Elastic Band


There are many methods, several of which are included in SSAGES, to calculate transition pathways between metastable states. One kind of pathway between states in the Minimum Energy Pathway (MEP), quite simply the lowest energy pathway a system can take between these states. An MEP has the condition that the force everywhere along the pathway points only along the path, that is, it has no perpendicular component. By finding the MEP, one also finds the saddle points of the potential energy surface, as they are by definition the maxima of the MEP. The Nudged Elastic Band (NEB) method is a popular and efficient method to calculate the MEP between the initial and final state of a transition [10][11].

The method involves the evolution of a series of images connected by a spring interaction (hence the “elastic” nature of the band). The force acting on the images (a combination of the spring force along the band and the true force acting perpendicular to the band) is minimized to ensure convergence to the MEP. The nudged nature of NEB refers to a force projection that ensures the spring forces do not interfere with the elastic band converging to the MEP, as well as that the true force does not alter the distribution of images along the band (that is, it ensures all the images do not fall into the metastable states). This projection is accomplished by using the parallel portion of the spring force and the perpendicular portion of the true force. In this way, the spring forces act similarly to reparameterization schemes common to the string method.

Full mathematical background is available in [10] and [11], but a brief overview is given here. The band is discretized as a series of N+1 images, and the force on each image is given by:

\[F_{i} = F_{i,\parallel}^{s} - \nabla E(R_{i})_{\perp}\]

Where \(F_{i}\) is the total force on the image, \(F_{i,\parallel}^{s}\) refers to the parallel component of the spring force on the \(i^\text{th}\) image, and \(\nabla E(R_{i})_{\perp}\) is the perpendicular component of the gradient of the energy evaluated at each image \(R_{i}\). The second term on the right hand side is the “true force” and is evaluated as:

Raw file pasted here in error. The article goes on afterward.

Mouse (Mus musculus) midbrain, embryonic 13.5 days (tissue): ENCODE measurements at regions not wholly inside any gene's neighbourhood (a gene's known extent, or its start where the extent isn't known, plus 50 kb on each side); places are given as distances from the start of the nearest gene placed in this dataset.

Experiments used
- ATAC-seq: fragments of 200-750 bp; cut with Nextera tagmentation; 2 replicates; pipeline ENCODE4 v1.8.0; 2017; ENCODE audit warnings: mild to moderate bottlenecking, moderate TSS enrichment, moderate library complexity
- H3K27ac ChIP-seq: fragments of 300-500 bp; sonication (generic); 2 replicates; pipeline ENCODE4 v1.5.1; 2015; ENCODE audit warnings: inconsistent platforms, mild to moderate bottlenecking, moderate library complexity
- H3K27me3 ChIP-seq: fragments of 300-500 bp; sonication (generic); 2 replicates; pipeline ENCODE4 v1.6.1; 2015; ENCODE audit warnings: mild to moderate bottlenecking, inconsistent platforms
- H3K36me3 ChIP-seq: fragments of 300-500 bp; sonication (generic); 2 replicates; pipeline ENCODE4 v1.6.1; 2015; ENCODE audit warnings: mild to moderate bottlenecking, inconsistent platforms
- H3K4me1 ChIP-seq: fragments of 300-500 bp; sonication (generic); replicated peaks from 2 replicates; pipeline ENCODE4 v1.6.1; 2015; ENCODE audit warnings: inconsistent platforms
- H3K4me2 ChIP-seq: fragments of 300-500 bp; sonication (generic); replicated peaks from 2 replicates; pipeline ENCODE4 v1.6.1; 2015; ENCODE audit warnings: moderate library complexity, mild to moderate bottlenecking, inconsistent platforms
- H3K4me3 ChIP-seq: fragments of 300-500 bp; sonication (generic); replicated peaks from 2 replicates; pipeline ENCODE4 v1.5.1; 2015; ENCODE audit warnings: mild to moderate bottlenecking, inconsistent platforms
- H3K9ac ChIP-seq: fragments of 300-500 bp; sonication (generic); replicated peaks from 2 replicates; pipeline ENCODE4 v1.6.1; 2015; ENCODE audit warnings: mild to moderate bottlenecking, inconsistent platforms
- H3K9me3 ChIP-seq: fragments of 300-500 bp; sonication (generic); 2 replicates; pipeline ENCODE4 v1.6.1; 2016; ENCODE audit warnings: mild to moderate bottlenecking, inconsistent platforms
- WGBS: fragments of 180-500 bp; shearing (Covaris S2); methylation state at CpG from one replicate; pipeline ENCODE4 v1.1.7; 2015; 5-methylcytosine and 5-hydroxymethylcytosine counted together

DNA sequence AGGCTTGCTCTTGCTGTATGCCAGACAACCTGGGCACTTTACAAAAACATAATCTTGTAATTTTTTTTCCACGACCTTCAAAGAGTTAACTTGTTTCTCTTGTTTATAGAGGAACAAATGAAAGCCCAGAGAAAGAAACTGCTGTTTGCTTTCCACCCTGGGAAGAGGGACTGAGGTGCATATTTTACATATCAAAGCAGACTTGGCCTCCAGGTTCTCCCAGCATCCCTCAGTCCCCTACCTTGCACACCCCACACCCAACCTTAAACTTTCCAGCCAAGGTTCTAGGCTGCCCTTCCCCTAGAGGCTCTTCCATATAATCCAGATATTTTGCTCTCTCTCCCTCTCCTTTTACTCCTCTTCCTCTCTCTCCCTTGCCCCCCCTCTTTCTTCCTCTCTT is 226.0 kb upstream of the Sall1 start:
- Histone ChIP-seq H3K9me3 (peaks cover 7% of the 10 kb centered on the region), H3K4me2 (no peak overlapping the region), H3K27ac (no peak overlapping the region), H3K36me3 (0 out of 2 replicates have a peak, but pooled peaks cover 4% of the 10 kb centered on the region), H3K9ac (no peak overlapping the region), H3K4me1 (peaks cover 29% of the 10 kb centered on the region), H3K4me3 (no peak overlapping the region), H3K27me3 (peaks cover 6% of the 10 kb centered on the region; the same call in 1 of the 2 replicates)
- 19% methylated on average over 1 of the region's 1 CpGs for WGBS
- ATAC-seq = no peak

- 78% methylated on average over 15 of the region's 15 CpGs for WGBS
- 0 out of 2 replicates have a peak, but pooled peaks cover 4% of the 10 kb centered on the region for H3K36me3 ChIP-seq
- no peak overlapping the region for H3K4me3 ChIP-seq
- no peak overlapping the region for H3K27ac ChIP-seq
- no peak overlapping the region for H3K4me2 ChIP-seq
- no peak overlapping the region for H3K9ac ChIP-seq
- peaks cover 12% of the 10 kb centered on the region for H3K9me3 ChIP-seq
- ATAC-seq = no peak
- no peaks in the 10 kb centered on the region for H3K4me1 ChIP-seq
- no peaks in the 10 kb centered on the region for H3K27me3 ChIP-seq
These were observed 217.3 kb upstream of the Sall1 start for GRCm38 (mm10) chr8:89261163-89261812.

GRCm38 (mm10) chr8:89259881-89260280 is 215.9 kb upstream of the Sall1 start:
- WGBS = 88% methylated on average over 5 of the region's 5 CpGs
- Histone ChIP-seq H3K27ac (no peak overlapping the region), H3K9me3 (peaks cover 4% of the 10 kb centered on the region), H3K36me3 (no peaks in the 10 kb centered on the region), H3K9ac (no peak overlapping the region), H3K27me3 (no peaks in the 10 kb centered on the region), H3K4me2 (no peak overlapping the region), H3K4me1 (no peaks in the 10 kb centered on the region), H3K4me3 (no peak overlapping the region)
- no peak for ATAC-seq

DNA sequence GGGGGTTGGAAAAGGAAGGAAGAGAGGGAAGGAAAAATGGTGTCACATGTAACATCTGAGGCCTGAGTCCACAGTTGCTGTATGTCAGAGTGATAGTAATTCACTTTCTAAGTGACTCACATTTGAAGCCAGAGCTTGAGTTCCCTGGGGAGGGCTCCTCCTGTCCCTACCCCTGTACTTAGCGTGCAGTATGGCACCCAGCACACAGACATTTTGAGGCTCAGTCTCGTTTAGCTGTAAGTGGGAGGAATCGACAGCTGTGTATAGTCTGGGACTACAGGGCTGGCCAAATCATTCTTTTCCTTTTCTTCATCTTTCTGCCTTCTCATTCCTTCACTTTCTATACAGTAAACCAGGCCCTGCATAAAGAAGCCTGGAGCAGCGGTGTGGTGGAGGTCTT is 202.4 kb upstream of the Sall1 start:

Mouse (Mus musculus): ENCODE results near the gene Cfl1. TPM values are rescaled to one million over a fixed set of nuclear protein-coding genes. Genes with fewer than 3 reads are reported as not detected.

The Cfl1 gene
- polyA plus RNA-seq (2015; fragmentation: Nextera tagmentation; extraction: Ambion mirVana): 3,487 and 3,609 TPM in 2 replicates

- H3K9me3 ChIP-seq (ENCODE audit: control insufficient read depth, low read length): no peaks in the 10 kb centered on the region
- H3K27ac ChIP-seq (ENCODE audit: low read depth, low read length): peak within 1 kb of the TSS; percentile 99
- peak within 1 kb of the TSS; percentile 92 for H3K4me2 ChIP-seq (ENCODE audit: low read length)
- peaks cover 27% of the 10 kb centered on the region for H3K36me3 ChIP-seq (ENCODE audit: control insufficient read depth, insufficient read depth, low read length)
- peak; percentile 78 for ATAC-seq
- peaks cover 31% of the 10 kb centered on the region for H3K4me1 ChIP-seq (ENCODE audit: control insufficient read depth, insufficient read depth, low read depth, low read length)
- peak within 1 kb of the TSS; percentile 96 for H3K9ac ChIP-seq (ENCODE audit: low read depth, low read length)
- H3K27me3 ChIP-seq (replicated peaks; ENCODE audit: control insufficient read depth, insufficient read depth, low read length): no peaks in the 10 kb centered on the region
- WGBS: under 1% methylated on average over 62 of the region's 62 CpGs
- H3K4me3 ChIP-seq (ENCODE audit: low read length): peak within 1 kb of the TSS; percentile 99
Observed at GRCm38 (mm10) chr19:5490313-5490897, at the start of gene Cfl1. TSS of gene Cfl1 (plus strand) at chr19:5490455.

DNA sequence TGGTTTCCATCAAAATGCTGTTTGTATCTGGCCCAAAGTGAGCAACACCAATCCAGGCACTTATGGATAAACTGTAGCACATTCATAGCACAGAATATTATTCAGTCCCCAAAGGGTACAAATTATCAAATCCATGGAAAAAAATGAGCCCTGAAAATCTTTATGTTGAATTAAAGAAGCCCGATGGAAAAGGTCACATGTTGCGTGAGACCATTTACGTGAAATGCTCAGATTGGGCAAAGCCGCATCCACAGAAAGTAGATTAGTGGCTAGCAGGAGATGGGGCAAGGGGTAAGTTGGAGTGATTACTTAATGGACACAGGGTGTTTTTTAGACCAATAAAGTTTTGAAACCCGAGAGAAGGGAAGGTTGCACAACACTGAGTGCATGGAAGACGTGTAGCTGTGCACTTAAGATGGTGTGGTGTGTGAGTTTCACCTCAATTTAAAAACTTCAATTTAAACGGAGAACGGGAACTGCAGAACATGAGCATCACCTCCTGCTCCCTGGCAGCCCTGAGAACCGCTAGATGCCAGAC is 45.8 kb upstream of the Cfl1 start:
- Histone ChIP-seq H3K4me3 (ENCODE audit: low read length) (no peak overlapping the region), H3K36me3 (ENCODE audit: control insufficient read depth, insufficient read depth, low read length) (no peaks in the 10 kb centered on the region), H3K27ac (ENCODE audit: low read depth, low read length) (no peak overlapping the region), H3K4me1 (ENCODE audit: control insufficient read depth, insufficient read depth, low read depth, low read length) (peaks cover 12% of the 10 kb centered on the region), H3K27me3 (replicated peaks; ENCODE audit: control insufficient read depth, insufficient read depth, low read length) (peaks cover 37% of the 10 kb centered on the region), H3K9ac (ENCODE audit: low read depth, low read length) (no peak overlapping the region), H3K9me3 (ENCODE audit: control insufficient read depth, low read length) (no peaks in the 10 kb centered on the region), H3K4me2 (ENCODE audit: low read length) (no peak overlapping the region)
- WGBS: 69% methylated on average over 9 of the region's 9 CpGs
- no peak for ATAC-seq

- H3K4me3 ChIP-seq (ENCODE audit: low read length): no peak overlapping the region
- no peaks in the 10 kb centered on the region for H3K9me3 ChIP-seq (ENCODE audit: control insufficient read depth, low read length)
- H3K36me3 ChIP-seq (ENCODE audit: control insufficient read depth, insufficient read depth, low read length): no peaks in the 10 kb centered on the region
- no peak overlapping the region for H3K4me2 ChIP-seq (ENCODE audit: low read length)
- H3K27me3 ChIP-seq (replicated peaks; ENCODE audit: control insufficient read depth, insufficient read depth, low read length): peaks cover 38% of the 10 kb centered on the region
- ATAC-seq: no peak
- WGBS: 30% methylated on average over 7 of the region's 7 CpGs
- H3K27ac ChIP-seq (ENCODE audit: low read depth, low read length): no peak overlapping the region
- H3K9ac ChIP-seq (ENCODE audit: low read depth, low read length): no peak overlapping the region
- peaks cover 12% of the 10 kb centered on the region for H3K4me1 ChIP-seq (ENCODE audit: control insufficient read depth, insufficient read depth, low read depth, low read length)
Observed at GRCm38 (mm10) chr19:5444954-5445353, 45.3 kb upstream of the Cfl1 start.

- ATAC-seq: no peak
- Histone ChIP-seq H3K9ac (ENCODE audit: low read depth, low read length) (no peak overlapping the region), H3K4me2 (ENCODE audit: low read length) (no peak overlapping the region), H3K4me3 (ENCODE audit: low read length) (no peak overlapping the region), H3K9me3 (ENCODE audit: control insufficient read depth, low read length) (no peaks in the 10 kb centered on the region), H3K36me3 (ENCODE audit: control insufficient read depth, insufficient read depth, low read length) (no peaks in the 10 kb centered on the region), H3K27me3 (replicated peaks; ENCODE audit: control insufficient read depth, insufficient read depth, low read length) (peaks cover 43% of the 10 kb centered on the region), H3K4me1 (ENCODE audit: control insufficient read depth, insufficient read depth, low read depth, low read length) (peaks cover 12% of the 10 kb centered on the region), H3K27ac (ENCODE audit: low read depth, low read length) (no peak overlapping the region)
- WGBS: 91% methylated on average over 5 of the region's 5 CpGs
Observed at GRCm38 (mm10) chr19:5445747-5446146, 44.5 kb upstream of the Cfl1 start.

\[\nabla E(R_{i})_{\perp} = \nabla E(R_{i}) - \nabla E(R_{i})\cdot\hat{\tau_{i}}\]

The term \(\hat{\tau_{i}}\) represents the normalized local tangent at the \(i^\text{th}\) image, and thus this equation states simply that the perpendicular component of the gradient is the full gradient minus the parallel portion of the gradient. There are different schemes available in literature to evaluate the tangent vector [10]. The “spring force” is calculated as:

\[F_{i,\parallel}^{s} = k \left( \lvert R_{i+1} - R_{i} \rvert - \lvert R_{i} - R_{i-1} \rvert \right) \hat{\tau_{i}}\]

Where \(k\) is the spring constant, which can be different for each image of the band. One can evolve the images with these forces according to any number of schemes - a straightforward Verlet integration scheme is used in the SSAGES implementation, described below.

Algorithmically, the NEB method is implemented in SSAGES as follows:

  1. An initial band is defined between the two states of interest. This can be defined however one wishes; often it is simply a linear interpolation through the space of the collective variables. In fact, the ends of the band need not necessarily be in the basins of interest; the method should allow the ends to naturally fall into nearby metastable basins.

  2. For each image of the band, a molecular system with atomic coordinates that roughly correspond to the collective variables of that image is constructed. A period of equilibration is performed to ensure that the underlying systems’ CVs match their respective band images.

  3. The gradient is sampled over a user-defined period of time and intervals, this being the only quantity with statistical variance that needs to be averaged over.

  4. When sufficient sampling of the gradient is done, the band is updated one time-step forward with a simple Verlet scheme.